Cleaning Up: My Postprandial Grace

I gave up saying grace at the table some number of years ago. I didn't like how the practice could unintentionally appear sanctimonious by excluding others or cause them to feel awkward; other family members grew reluctant; and for a while I was angry at God for how things turned out and didn't feel like talking.

My earlier orientation toward thankfulness and gratitude hasn't changed, only the way in which I express them. Frequent little toasts, "To you," "To us," "To the beautiful evening," "To your big day tomorrow," "To the garden and the gardener," are minor prayers of sorts, linking my simple thoughts, appreciations and thankful awarenesses to the grander concepts of gratitude, abundance and community. But it is when I'm at my kitchen sink where the expression of my thankfulness takes a more intimate turn.

Some of the most sacred moments of my life happen amid a dim hushed house, warm soapy water and a dishcloth. After all guests are gone I stand at the sink like a flamingo (right foot firmly placed on inner thigh above left knee, my signature genuflect since childhood) thinking through the time we've just spent, flooded with the sense of connectedness and in awe at how my life has been touched by such wonderful people. The higher the stacks of plates and glasses and the more baked-on the schmutz in the pots and pans, the more time to settle into these private devotions.

During these times my hopes silently join in again with those of our companions for health (our own and those we love,) prosperity, and acceptance. I remember and swallow up more of the lingering good medicine of our earlier laughter. I'm grateful that our table contains far more than enough to share. And, in all reality, I'm often blessed by the fact that our friends and family most often come 30, 40 or 90 miles to our countryside home to share a meal.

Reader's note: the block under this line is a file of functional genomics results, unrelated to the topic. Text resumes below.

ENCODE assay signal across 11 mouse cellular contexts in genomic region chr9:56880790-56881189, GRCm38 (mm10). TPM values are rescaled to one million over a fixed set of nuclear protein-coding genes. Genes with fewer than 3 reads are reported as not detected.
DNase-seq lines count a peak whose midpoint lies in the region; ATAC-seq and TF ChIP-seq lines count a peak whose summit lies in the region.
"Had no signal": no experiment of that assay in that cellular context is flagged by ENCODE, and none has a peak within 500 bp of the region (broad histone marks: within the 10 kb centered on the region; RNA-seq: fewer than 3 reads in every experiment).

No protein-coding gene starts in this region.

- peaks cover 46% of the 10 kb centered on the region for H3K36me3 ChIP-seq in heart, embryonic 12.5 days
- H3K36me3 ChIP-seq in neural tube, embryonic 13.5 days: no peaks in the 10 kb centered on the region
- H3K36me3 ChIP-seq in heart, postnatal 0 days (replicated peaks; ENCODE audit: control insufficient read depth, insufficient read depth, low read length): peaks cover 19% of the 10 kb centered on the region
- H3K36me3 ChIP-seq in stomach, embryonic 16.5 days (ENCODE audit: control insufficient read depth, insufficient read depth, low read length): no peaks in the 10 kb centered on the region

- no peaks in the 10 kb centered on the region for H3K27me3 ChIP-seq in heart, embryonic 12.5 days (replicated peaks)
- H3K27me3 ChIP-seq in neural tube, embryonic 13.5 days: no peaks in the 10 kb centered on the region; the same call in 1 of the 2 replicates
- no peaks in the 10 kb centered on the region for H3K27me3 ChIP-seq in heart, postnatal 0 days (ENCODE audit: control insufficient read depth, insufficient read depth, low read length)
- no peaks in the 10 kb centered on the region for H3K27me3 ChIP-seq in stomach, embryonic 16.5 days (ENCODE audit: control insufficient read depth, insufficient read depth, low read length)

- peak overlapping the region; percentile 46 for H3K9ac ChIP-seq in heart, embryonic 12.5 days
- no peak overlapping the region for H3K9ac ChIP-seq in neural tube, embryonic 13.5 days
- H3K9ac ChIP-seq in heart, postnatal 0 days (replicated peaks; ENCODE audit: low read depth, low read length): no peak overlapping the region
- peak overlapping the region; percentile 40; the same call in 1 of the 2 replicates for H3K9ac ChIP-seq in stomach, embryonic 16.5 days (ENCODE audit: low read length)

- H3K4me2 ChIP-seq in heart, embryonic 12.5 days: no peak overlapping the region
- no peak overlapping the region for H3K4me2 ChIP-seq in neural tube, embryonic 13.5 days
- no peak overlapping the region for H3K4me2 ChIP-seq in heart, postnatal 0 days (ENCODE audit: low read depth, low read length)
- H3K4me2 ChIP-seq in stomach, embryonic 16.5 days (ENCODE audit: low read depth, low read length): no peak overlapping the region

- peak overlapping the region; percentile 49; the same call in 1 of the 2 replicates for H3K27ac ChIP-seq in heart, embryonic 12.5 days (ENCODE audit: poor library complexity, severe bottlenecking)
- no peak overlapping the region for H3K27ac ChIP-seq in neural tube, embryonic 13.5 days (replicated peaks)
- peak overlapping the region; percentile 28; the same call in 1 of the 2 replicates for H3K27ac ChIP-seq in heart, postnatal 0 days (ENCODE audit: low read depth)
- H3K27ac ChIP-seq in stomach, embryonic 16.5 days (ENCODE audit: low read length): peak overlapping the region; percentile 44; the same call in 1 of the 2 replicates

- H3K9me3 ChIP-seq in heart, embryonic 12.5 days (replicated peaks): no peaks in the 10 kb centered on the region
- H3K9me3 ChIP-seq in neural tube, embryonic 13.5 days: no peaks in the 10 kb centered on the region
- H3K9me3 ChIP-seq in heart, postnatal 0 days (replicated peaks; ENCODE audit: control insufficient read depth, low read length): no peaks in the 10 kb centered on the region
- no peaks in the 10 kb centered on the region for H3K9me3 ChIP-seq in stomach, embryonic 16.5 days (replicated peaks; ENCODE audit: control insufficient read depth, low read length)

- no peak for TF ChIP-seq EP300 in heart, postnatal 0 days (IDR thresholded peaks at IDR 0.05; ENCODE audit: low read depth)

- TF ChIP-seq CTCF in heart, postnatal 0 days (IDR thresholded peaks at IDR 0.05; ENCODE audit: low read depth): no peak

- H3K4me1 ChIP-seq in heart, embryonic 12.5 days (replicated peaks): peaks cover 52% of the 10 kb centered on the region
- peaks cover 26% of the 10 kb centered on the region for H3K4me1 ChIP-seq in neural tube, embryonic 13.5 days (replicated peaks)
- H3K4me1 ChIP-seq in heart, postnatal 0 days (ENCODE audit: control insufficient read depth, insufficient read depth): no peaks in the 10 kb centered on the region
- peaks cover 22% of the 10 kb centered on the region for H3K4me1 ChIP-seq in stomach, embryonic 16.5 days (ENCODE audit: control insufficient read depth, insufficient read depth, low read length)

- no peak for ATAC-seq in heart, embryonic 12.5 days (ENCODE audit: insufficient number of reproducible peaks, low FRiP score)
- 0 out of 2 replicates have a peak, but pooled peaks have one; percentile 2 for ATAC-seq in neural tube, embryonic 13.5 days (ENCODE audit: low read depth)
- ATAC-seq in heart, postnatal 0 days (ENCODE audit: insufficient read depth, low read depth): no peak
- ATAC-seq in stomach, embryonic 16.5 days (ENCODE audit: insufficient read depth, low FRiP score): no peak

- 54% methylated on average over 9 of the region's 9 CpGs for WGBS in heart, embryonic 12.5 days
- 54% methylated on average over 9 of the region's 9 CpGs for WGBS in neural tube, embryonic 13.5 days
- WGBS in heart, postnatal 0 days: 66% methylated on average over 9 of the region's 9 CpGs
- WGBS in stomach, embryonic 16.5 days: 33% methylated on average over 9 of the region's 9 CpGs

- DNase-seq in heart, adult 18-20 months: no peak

All alone, these private check-ins have a way of pointing out my earlier angry short-sightedness and the truth that things turned out pretty great after all, even far greater than I had imagined. My former crossness melts away to humility.

So, if you come to our house for a visit, please don't think I'm rushing your exit if I decline your kind offer to help clean up. It's just that when you leave, I'll be saying grace.

Wine for Each Course = A Happy Heart and Lots of Glasses


  1. Beautifully said! Kate @kateiscooking

  2. What a lovely post! I enjoy doing the dishes at the end of a large get together, too. I guess I'm doing the same thing, but I didn't realize it. Buzzed!

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  4. A beautifully written post, Pam.

    I deleted my previously (over-long) comment, because your post inspired one of my own:

    Thank you so much for sharing your thoughts on dishes as a form of prayer. Very special.

  5. I love this. I don't say grace at the table anymore either, and am not really sure why. I just stopped. But feeling thankful, reflecting, and talking to God afterwards...that's something I could get into. Thanks for your thoughts & words!


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